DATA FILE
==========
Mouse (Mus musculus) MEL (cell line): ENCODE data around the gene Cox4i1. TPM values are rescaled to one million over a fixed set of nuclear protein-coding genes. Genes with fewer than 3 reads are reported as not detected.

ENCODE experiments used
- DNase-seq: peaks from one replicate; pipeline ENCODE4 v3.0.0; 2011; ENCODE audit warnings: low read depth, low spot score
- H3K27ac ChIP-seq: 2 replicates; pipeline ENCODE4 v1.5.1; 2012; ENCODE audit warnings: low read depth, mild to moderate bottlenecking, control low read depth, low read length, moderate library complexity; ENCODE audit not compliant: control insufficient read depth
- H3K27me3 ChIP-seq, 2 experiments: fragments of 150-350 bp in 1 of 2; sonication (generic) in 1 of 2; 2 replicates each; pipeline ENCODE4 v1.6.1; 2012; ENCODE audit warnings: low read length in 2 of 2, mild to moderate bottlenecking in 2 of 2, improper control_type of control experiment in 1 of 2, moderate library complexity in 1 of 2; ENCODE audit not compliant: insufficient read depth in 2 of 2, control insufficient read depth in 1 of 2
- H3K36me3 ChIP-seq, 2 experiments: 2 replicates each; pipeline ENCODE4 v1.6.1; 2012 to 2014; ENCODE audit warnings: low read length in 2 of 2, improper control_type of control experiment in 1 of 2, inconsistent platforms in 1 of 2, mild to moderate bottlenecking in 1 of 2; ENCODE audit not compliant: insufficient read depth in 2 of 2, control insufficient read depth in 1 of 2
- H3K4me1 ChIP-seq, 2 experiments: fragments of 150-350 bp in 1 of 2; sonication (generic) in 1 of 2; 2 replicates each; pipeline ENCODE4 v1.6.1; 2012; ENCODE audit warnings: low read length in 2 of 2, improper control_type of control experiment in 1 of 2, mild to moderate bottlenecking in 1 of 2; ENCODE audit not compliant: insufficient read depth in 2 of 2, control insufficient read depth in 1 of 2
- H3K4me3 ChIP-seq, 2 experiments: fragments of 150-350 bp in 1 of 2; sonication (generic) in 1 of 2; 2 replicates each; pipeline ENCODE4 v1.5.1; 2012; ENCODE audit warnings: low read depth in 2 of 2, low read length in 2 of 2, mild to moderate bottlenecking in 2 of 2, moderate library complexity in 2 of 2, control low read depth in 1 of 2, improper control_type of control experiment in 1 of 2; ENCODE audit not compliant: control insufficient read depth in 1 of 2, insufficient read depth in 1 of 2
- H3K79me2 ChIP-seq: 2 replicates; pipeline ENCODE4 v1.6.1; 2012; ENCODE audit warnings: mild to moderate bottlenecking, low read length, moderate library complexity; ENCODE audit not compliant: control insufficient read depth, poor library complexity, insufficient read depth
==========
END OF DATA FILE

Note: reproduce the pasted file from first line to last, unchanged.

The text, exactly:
Mouse (Mus musculus) MEL (cell line): ENCODE data around the gene Cox4i1. TPM values are rescaled to one million over a fixed set of nuclear protein-coding genes. Genes with fewer than 3 reads are reported as not detected.

ENCODE experiments used
- DNase-seq: peaks from one replicate; pipeline ENCODE4 v3.0.0; 2011; ENCODE audit warnings: low read depth, low spot score
- H3K27ac ChIP-seq: 2 replicates; pipeline ENCODE4 v1.5.1; 2012; ENCODE audit warnings: low read depth, mild to moderate bottlenecking, control low read depth, low read length, moderate library complexity; ENCODE audit not compliant: control insufficient read depth
- H3K27me3 ChIP-seq, 2 experiments: fragments of 150-350 bp in 1 of 2; sonication (generic) in 1 of 2; 2 replicates each; pipeline ENCODE4 v1.6.1; 2012; ENCODE audit warnings: low read length in 2 of 2, mild to moderate bottlenecking in 2 of 2, improper control_type of control experiment in 1 of 2, moderate library complexity in 1 of 2; ENCODE audit not compliant: insufficient read depth in 2 of 2, control insufficient read depth in 1 of 2
- H3K36me3 ChIP-seq, 2 experiments: 2 replicates each; pipeline ENCODE4 v1.6.1; 2012 to 2014; ENCODE audit warnings: low read length in 2 of 2, improper control_type of control experiment in 1 of 2, inconsistent platforms in 1 of 2, mild to moderate bottlenecking in 1 of 2; ENCODE audit not compliant: insufficient read depth in 2 of 2, control insufficient read depth in 1 of 2
- H3K4me1 ChIP-seq, 2 experiments: fragments of 150-350 bp in 1 of 2; sonication (generic) in 1 of 2; 2 replicates each; pipeline ENCODE4 v1.6.1; 2012; ENCODE audit warnings: low read length in 2 of 2, improper control_type of control experiment in 1 of 2, mild to moderate bottlenecking in 1 of 2; ENCODE audit not compliant: insufficient read depth in 2 of 2, control insufficient read depth in 1 of 2
- H3K4me3 ChIP-seq, 2 experiments: fragments of 150-350 bp in 1 of 2; sonication (generic) in 1 of 2; 2 replicates each; pipeline ENCODE4 v1.5.1; 2012; ENCODE audit warnings: low read depth in 2 of 2, low read length in 2 of 2, mild to moderate bottlenecking in 2 of 2, moderate library complexity in 2 of 2, control low read depth in 1 of 2, improper control_type of control experiment in 1 of 2; ENCODE audit not compliant: control insufficient read depth in 1 of 2, insufficient read depth in 1 of 2
- H3K79me2 ChIP-seq: 2 replicates; pipeline ENCODE4 v1.6.1; 2012; ENCODE audit warnings: mild to moderate bottlenecking, low read length, moderate library complexity; ENCODE audit not compliant: control insufficient read depth, poor library complexity, insufficient read depth